It may seem counterintuitive but focusing on the needs and feelings of others provides relief from the weight of one’s own problems and self-sabotaging inner talk. Turning your attention toward someone else helps them feel valued and supported. This is how meaningful, fulfilling relationships build and grow.

Engage in conversations with a sense of curiosity. Listen to understand and learn about the other person. This will help you cultivate a grateful attitude and activate your mind to help meet the needs of others.

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Foster Relationships

The Economic and Social Research Council states that social isolation is a catalyst for mental illness, while supportive relationships enhance mental health. According to a Personality & Social Psychology Bulletin study, social interaction with close and distant acquaintances bolsters well-being and reduces lonely feelings.

Unmet expectations and breakdowns in communication may result in a person feeling lonely within a relationship. According to responses to a 2018 Pew Research Center study, almost 30 percent of people who are unhappy with family relationships feel lonely most or all the time. This calls for self-reflection to explore loneliness triggers and honestly analyze relationships with others. While vulnerability may seem awkward, it is necessary to forge and maintain intimate connections with others.

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Combat Loneliness Face to Face

Research has found that engaging in face-to-face interactions reduces loneliness. People who depend on social networking as a replacement for verbal and in-person conversations tend to feel lonely. Research confirms that real-life interactions benefit our brains as well as our emotions. A 12-year study by the Rush Alzheimer’s Disease Center found that people who connected socially with others experienced 70 percent less cognitive decline than individuals with little interaction.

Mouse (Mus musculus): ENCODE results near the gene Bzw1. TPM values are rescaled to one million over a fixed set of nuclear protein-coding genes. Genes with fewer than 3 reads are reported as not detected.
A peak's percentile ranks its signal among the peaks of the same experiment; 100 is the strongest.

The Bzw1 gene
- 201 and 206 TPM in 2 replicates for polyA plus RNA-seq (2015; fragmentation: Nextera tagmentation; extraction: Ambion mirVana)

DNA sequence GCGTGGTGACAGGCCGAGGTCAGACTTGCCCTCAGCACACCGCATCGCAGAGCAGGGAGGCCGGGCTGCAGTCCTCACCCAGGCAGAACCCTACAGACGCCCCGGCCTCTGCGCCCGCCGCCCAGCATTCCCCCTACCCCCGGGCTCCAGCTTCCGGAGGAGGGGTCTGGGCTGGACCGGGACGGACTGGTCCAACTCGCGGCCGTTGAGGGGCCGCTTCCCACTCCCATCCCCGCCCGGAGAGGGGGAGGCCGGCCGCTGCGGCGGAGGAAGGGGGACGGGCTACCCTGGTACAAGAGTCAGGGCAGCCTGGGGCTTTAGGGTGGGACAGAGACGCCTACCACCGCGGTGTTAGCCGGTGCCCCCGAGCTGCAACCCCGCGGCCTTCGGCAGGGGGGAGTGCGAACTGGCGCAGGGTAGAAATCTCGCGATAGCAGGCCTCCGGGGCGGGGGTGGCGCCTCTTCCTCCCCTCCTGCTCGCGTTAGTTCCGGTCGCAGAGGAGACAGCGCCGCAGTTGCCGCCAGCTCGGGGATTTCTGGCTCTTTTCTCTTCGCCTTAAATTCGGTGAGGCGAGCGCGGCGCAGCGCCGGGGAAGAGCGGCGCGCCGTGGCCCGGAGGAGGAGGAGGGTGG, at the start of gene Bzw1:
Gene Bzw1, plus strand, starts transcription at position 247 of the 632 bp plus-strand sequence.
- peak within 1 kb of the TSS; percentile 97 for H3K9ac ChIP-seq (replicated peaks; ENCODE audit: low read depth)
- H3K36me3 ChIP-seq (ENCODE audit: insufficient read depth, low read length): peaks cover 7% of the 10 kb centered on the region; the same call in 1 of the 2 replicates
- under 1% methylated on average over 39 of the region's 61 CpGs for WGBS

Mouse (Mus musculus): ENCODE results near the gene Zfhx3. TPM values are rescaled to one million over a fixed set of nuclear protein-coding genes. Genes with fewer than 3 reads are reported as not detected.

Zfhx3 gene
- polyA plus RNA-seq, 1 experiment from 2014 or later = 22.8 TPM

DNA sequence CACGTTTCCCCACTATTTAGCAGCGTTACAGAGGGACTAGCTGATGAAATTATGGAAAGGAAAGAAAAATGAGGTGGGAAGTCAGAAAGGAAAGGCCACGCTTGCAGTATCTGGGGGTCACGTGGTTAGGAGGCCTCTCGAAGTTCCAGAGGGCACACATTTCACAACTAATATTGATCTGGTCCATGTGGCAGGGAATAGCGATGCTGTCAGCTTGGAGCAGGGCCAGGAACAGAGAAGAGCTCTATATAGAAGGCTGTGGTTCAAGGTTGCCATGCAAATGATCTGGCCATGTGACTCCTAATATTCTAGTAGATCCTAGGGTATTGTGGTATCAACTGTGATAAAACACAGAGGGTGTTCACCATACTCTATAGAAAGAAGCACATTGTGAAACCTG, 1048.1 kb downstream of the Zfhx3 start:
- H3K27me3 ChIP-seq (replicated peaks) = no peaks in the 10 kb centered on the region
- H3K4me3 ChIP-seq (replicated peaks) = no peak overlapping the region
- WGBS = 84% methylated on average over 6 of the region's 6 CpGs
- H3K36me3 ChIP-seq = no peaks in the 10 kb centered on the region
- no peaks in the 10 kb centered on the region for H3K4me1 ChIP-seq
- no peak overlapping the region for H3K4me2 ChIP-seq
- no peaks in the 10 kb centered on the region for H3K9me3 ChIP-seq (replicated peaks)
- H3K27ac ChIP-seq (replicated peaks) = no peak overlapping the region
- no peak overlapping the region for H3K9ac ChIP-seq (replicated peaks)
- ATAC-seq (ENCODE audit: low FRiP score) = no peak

Initiate dialogue with family, friends, or associates in person or by phone. These methods carry more emotional weight than social media platforms. Relieving someone else’s lonely feelings can help reduce your own loneliness as well.

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Keep Learning

Scientists have discovered that we can enhance our brain’s neuroplasticity by learning new things. Taking on new subjects and skills expands life experience and creates opportunities to connect with others. Educating oneself can boost self-confidence and reduce feelings of inadequacy and loneliness. Common interests can be a powerful bond in forming a community of like-minded people who are aspiring toward similar goals.

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Reach Out to Help

A UnitedHealth survey reports that people who volunteer have a greater sense of control over and satisfaction with their lives. These individuals also feel physically and mentally healthier. The survey also suggests that volunteering may reduce stress, enhance cognitive function, increase levels of the “feel good” hormone dopamine, and promote longevity. A joint study by Harvard and the University of California, San Diego found that volunteers create a ripple effect of inspiring others to volunteer.

To make the most out of volunteering, choose opportunities that align with your core values. Consider your time availability as well as skills and talents that you can contribute. Connect with an organization with a track record of making an impact. Checking on a neighbor and assisting a young parent are simple yet powerful ways to give of yourself spontaneously and reduce occasions of feeling lonely.

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Reach Out for Help

Surveys indicate that many lonely people are ashamed or afraid to ask for help. Loneliness tends to magnify itself and eventually overwhelm us when it is at the forefront of our minds. A professional counselor or therapist can guide you through the layers of factors that contribute to these negative feelings. Keep in mind that you are not alone in feeling alone; a teacher, doctor, youth worker, spiritual leader, or helpline advocate is ready to help.